The highlight for those who went was to dive in the Deepsee sub to 400 meters. Jessica went with George piloted by Felipe on one dive and had an exciting experience looking at the geology and creatures of the deep sea. Loaded with camera gear and towed out to the drop off the sub took several minutes to reach that depth. On the way down they saw mobula rays and deep sea sharks. At the bottom they saw groupers, spider crabs, and scorpion fish. So much life…so deep.
Alex and I went on a shallow dive to 100 meters piloted by Smulik on the outside of Manuelita to a site called Everest. Here beneath the hazy thermocline there were still swarms of creole fish hunted by almaco jacks and yellowfin tuna, while above them scalloped hammerheads passed in silhouette. The acrylic dome of the sub allows you to see 360 degrees and you don’t feel hemmed in by the dome. It feels like you are actually in the water at that great depth.
During the end of the trip at a dive on Halcyon a humpback whale came by. Very cool! I had seen humpbacks there on previous expeditions in July. They are southern hemisphere whales that oscillate from Antarctica to have their calves in the warmth of Cocos’ protection. Similarly, when fishing out of Tropic Star Lodge, Pinas Bay, Panama in June, July and August, we see many of these southern hemisphere humpback whales close to shore, often frolicking.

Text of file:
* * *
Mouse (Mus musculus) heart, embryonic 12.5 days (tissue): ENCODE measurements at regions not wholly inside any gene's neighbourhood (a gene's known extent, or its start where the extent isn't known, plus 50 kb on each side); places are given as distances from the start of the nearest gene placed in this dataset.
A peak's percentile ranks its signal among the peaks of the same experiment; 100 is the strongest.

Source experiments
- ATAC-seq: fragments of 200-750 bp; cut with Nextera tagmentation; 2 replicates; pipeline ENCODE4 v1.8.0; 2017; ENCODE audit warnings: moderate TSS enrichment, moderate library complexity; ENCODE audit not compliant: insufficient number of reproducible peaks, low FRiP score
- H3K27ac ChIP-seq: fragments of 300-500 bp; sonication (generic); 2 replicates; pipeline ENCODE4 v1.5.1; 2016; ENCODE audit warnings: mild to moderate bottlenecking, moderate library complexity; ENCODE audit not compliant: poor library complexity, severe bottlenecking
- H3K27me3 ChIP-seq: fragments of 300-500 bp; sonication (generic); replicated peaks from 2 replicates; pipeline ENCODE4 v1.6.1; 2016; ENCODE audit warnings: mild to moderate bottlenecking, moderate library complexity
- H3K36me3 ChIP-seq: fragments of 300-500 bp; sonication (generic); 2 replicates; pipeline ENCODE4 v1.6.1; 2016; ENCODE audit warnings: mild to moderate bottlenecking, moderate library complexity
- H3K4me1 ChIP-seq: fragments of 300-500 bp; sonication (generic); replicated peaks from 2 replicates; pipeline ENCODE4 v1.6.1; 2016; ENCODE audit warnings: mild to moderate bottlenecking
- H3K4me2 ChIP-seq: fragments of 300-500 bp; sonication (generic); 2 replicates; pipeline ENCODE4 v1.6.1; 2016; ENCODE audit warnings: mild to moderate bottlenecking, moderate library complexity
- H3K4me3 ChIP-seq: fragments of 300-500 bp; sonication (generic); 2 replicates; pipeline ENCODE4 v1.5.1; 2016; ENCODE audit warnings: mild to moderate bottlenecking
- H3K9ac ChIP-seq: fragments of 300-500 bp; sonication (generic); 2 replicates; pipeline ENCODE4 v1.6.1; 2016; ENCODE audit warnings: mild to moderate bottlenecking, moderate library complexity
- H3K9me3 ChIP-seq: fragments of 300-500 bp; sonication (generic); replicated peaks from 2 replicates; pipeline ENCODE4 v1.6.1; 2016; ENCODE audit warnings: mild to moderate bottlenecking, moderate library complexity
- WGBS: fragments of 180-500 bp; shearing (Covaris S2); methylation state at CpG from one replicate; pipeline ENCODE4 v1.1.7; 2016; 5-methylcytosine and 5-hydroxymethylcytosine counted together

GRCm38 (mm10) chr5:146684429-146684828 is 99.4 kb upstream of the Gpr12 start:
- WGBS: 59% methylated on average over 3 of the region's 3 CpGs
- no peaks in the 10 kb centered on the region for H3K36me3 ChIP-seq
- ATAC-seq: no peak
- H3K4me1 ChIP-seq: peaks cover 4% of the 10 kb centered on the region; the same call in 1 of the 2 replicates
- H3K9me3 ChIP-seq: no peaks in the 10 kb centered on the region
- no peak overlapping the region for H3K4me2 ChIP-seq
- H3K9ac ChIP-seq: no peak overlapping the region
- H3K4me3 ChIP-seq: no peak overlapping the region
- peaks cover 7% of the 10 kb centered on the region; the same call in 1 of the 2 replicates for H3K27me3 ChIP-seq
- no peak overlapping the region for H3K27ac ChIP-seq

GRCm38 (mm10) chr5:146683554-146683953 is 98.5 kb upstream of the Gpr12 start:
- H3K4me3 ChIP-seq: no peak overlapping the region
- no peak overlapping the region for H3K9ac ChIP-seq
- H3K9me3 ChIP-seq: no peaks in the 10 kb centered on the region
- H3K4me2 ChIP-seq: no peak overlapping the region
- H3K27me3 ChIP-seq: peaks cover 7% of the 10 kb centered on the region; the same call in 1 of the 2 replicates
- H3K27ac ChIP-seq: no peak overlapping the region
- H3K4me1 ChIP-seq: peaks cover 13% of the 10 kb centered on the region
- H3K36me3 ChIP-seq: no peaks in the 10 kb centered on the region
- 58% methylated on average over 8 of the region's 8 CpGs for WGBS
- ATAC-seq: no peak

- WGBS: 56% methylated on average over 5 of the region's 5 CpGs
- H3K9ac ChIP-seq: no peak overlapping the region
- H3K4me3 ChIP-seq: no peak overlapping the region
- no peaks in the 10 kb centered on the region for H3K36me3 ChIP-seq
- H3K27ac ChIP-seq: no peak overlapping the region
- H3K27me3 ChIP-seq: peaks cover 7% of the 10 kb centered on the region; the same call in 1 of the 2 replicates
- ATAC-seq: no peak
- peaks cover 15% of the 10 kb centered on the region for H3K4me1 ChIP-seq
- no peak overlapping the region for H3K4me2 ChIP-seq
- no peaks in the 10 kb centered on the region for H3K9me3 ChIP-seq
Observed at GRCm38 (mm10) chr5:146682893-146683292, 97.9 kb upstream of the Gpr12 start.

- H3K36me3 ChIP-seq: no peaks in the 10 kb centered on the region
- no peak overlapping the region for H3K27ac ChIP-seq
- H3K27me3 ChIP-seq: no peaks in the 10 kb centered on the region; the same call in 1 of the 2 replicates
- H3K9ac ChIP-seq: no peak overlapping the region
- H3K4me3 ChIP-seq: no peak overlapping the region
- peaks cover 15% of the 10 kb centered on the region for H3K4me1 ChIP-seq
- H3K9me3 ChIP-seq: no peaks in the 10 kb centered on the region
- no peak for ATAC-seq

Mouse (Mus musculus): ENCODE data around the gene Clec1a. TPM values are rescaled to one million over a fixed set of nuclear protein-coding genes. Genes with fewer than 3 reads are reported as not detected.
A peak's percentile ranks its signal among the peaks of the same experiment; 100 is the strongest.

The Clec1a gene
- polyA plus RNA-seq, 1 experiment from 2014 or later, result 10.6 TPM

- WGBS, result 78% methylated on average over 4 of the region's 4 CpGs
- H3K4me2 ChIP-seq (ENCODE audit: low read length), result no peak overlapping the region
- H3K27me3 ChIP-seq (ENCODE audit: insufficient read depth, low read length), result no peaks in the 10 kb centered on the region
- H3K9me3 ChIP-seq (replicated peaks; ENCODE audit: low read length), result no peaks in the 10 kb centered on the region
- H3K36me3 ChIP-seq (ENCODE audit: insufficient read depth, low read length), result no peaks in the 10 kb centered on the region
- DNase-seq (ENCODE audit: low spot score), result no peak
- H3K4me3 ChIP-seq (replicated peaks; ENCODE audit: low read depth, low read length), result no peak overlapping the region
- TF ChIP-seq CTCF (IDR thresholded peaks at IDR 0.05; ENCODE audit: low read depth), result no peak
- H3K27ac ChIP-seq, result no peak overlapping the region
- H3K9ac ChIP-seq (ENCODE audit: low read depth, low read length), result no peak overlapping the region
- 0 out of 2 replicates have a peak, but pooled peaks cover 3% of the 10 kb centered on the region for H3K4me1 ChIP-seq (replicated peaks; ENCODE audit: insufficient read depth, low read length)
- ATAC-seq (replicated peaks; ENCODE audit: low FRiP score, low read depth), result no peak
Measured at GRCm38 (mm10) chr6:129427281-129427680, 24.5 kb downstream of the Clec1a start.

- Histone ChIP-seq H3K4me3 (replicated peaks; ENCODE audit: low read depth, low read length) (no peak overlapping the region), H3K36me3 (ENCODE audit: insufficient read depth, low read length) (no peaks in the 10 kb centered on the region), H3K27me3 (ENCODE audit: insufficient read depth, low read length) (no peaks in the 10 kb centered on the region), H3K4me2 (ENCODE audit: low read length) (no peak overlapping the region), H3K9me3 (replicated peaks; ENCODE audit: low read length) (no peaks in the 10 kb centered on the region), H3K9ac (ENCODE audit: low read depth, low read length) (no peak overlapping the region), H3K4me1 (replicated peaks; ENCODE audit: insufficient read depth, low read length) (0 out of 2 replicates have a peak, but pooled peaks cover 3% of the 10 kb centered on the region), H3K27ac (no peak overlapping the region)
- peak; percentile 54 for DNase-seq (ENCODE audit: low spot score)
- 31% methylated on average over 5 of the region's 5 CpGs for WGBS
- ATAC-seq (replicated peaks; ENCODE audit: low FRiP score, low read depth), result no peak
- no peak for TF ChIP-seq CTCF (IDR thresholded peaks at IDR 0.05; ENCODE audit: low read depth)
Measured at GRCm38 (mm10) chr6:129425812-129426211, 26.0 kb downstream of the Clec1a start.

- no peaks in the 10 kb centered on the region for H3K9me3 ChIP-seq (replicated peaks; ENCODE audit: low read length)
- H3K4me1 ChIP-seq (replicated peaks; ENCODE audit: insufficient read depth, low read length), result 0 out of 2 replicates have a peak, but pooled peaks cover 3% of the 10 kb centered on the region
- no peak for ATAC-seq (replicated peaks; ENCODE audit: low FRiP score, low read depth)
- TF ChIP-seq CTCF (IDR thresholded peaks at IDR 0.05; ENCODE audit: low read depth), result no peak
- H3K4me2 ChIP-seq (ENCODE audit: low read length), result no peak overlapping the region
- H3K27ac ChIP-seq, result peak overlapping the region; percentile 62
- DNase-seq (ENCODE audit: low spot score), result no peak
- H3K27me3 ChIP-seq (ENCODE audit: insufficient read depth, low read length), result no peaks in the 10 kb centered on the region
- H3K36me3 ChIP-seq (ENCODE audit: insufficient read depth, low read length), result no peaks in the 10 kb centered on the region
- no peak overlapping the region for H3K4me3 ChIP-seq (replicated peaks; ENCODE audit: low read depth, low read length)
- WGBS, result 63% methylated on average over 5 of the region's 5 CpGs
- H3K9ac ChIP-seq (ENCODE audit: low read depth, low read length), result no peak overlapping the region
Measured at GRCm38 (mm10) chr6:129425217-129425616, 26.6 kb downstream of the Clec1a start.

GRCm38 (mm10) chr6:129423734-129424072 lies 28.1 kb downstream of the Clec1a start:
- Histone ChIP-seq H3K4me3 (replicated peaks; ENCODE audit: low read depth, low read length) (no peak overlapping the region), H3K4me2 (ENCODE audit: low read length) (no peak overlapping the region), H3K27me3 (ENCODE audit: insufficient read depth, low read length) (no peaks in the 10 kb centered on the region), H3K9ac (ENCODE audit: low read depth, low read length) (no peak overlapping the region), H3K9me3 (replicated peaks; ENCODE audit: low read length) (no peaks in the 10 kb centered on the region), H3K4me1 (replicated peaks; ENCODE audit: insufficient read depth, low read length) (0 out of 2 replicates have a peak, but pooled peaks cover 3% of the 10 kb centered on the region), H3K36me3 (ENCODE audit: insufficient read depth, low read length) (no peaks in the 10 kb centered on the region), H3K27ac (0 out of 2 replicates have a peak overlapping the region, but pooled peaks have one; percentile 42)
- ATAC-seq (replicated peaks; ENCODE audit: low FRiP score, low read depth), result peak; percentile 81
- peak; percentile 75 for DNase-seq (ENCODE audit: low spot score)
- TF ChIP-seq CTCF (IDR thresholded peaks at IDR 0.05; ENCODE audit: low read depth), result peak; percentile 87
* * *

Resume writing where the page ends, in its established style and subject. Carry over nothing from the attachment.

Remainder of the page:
Some of our dives were focused on the reef life. Most of the substrate at Cocos is volcanic rock covered in sharp barnacles. In certain places like Chatham Bay, there was a fair amount of healthy coral. One of my favourite dives was at Isla Pajara just around the corner from Chatham. Here, in the channel between the rock and the island was a large expanse on Montastrea-like coral and amongst it were schools of creole fish, yellow tailed goat fish, blue and gold snappers, Moorish idols, cabrillas, soldier fish, Mexican hogfish, trumpetfish, wrasses, damselfish, parrotfish, guineafowl puffers and boxfish. Frogfish were numerous. Several peacock flounders were seen courting females in amusing displays. While your head was in the coral, a Galapagos shark, squadron of yellowfin tuna or manta ray would pass close by. What a great dive!
Coming back from Halcyon on our last day, we saw that the Costa Rican Coast Guard vessel (that had been at anchor in Chatham Bay for a couple of days) finally stuck its nose outside and apprehended a Costa Rican commercial fishing boat caught fishing inside the 12 mile no fish zone. We wondered what would become of the crew, vessel and the fish they surely had on board.
The crossing back to Puntarenas was smooth and I made use of the time and calm conditions to complete an acrylic painting of a Galapagos shark being cleaned at Punta Maria. After thanking the excellent crew and leaving the ship we went into Jaco for the day to do some zip lining, check out some storks and macaws, see massive saltwater crocs sunning on a river bank and take a lovely mountain trail back to San Jose to round off the perfect Costa Rican experience.
I’ll be back!